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All posts for the month October, 2011


Basically the title says it all. Today we’re going to talk about travel photography and the most important rule in travel photography is to ALWAYS HAVE YOUR CAMERA AT THE READY!

When traveling to new places that you’ve never been before you never know what you’re going to see and experience. There could be a perfect photo opportunity lying just around the corner and if you’re camera isn’t out and ready to go when you turn that corner chances are you’ll miss it.

Even a short taxi ride from the airport to your destination can yield photo opportunities. Perhaps the driver will pass a famous landmark building along the way. Or you might see some interesting native folks whose photo would help to show just how different the place is your visiting. Or maybe you’ll pass some wild looking plants like nothing you’ve ever encountered before.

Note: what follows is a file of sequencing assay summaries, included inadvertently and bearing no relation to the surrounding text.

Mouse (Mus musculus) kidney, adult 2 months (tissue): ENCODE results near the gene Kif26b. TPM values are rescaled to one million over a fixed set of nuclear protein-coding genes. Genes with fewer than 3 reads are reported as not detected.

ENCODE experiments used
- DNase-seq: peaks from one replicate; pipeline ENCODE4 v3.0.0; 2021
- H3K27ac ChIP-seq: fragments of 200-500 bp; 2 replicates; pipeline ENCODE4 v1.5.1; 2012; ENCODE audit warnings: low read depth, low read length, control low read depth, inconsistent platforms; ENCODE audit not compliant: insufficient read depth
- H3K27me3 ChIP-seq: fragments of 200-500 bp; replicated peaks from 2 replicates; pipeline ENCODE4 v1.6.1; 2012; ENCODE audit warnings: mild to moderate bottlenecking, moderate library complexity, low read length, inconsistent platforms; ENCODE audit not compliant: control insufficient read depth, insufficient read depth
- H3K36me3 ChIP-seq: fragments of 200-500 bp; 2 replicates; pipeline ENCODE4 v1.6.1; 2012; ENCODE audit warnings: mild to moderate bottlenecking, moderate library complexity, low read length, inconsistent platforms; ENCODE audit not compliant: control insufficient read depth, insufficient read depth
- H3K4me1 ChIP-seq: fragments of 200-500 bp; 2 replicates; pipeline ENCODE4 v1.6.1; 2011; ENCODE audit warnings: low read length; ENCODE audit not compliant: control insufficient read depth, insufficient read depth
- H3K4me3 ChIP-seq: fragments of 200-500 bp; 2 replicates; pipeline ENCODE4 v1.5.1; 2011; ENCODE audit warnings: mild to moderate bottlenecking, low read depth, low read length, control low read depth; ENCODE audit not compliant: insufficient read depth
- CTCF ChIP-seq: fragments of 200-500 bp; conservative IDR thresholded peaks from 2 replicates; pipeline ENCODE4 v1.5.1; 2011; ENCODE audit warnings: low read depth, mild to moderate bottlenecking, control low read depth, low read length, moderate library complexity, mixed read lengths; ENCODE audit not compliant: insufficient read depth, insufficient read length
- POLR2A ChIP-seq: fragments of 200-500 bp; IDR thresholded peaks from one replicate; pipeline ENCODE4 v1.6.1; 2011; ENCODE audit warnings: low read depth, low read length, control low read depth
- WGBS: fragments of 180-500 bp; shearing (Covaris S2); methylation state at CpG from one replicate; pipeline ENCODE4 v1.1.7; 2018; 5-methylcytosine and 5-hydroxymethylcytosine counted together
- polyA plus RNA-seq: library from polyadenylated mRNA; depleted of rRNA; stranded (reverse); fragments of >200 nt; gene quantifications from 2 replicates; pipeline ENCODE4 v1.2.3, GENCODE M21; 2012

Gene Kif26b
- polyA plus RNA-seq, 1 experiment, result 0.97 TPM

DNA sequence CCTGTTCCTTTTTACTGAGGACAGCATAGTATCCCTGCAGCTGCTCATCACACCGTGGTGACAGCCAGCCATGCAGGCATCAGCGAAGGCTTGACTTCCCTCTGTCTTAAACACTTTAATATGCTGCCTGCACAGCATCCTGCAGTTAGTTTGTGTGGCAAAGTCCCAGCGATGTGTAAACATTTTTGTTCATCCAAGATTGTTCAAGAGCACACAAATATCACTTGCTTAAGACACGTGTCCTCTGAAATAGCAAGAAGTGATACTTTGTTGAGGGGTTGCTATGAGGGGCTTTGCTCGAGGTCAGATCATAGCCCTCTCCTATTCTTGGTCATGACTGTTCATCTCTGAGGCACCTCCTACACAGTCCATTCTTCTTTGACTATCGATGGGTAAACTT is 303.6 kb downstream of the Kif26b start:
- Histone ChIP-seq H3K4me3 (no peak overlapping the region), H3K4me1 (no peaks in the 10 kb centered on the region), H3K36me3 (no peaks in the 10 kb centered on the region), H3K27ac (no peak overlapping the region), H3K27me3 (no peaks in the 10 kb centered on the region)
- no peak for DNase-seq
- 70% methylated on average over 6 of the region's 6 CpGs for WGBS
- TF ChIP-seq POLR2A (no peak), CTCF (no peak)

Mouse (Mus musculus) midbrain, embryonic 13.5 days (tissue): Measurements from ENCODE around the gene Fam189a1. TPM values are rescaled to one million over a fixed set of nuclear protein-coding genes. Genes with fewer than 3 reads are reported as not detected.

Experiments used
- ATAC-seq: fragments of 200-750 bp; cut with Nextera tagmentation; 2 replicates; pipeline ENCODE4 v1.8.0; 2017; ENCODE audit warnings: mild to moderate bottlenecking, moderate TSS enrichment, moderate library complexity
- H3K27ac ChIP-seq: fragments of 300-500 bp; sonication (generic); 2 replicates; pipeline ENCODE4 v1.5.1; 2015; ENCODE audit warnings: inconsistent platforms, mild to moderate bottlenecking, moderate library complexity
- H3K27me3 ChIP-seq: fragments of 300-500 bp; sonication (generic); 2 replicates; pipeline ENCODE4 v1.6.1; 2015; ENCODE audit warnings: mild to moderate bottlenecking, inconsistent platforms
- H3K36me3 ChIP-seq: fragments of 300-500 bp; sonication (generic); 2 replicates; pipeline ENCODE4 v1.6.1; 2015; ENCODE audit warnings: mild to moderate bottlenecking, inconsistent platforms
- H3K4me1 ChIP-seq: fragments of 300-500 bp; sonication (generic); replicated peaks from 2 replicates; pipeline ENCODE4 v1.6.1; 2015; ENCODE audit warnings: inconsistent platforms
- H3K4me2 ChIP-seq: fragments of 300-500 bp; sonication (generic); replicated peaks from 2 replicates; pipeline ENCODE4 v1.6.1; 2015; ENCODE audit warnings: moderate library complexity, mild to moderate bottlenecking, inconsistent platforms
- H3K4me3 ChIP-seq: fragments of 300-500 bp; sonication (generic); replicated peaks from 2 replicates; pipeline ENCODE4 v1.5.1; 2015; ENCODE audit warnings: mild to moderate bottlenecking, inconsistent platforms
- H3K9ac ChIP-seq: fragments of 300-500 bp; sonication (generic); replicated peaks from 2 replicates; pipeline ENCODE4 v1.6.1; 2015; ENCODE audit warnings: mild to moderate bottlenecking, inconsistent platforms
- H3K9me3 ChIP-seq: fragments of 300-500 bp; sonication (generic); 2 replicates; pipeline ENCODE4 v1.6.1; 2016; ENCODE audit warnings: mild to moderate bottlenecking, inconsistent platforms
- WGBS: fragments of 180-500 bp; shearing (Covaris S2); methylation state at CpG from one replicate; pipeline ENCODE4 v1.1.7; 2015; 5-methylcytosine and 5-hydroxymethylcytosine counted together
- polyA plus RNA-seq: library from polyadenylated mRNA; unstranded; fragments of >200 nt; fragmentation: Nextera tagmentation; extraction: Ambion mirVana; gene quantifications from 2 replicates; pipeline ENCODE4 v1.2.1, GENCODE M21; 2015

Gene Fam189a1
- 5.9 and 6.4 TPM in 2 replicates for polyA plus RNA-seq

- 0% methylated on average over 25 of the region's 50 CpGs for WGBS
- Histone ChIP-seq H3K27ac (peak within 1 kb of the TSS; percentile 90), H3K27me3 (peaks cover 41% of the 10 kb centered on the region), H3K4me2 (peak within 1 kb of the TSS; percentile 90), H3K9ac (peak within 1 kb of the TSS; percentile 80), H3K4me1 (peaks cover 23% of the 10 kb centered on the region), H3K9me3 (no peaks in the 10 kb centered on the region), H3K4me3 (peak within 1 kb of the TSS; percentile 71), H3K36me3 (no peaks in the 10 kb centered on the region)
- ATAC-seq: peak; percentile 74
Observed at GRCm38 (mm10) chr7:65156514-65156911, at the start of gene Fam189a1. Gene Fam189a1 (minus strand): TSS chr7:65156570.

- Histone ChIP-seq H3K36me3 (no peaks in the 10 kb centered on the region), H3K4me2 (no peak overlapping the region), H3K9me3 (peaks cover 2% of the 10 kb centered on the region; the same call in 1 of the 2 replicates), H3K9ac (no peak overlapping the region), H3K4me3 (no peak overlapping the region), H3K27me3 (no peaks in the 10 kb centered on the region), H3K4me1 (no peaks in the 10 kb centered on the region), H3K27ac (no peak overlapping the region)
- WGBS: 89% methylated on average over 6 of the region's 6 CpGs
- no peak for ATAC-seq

It’s pretty hard to snap photos of these things while flying by them at 55 MPH if you don’t have your camera ready to go and accessible. I knew a guy who loved taking photos out car windows on the way to and from the airport. At first I wasn’t quite sure what the benefit was, but once I saw them it immediately became clear.

To further stress my point let me tell you a story about an amazing, colorful, and eerily bizarre thing that I encountered in the Detroit Airport of all places…the famous Light Tunnel.

In the Detroit Metropolitan Wayne County Airport (man that’s a really long name) hidden under the tarmac, connecting the “B” and “C” concourses with the Main Terminal building lies the Light Tunnel. An amazing and other-worldly sensory overload of color, sound, and awesomeness.

My first encounter with this strange beast occurred roughly 2 years ago on a connecting flight from Huntsville, AL back to NY. I changed planes in Detroit. During my  first encounter with the Light Tunnel it really snuck up on me and I had no idea it was there or even what it was.

You see the Light Tunnel’s light and sound show is not continuous, so sometimes when you encounter it you may just think “Oh this passage has some cool architecture and I like the way it’s lit” as shown in the photo below.